Brief History- excerpt from the National Park Service's "Homestead" webpage.
The Homestead Act of 1862 has been called one of the most important pieces of Legislation in the history of the United States. Signed into law in 1862 by Abraham Lincoln after the secession of southern states, this Act turned over vast amounts of the public domain to private citizens. 270 millions acres, or 10% of the area of the United States was claimed and settled under this act.
A homesteader had only to be the head of a household or at least 21 years of age to claim a 160 acre parcel of land. Settlers from all walks of life including newly arrived immigrants, farmers without land of their own from the East, single women and former slaves came to meet the challenge of "proving up" and keeping this "free land". Each homesteader had to live on the land, build a home, make improvements and farm for 5 years before they were eligible to "prove up". A total filing fee of $18 was the only money required, but sacrifice and hard work exacted a different price from the hopeful settlers. Daniel Freeman, a first Union Army scout was the first to take advantage of opportunities provided by the Homestead Act.
The Homestead Act remained in effect until it was repealed in 1976, with provisions for homesteading in Alaska until 1986. Alaska was one of the last places in the country where homesteading remained a viable option into the latter part of the 1900s. The Taylor Grazing Act of 1934 substantially decreased the amount of land available to homesteaders in the West. Because much of the prime land had been homesteaded decades earlier, successful Homestead claims dropped sharply after this time.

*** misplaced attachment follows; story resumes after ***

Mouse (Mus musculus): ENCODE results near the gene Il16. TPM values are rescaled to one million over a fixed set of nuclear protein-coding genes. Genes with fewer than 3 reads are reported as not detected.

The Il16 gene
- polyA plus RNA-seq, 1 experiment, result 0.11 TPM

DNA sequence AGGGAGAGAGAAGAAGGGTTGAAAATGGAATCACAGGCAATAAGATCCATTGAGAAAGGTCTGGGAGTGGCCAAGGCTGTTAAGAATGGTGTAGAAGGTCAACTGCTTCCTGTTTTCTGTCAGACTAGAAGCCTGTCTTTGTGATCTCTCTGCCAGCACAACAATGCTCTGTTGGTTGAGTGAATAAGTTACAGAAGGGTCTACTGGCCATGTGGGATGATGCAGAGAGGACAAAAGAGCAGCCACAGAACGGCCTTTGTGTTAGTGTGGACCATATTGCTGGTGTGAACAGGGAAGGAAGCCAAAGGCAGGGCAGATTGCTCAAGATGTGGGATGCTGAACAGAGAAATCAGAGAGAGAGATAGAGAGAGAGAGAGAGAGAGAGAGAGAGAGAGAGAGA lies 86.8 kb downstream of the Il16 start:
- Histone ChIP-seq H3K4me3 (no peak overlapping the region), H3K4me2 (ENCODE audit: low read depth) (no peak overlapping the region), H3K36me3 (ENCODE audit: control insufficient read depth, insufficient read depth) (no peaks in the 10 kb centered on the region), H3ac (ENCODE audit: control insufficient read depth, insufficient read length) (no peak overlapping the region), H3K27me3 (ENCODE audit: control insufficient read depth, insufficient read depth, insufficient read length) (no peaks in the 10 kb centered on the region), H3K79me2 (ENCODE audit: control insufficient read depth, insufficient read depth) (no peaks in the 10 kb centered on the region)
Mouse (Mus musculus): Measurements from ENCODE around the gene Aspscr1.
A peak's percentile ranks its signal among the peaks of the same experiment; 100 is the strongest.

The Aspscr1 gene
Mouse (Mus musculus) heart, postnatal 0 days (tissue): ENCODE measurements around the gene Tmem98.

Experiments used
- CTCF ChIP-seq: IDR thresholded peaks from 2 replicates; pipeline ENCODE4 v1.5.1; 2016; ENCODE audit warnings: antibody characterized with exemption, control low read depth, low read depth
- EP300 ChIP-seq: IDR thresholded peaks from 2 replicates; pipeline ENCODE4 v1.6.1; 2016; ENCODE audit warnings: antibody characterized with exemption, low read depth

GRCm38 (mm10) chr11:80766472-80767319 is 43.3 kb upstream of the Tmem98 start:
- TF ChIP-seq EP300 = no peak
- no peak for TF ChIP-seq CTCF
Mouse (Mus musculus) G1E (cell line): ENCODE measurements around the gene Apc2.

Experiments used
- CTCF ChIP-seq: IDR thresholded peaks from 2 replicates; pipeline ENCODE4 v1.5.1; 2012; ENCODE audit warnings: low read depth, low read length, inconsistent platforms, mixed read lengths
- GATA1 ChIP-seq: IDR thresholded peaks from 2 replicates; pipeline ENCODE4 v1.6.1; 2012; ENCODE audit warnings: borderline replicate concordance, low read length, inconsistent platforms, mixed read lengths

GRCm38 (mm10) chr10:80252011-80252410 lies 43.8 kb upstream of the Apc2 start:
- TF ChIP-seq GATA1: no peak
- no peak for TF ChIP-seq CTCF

On March 16, 1936 Congress passed Public Law 480 of the 74th Congress created a new unit in the National Park System on the site of the Daniel Freeman homestead. On March 19, 1936, President Franklin D. Roosevelt signed the law and Homestead National Monument of America "as an appropriate monument to retain for posterity a proper memorial emblematical of the hardships and the pioneer life through which the early settlers passed in the settlement, cultivation and civilization of the Great West."
Search govinfo for other documents related to the Homestead Act.
Search the Library of Congress' website for articles and visual media about the Homestead Act.
Visit the National Park Service’s “Homestead - History and Culture” webpage, to find out more about the Homestead National Monument of America located in Southwest Nebraska, as well as read more about Freeman the first homesteader, and view other related documents such as a map of the homestead states.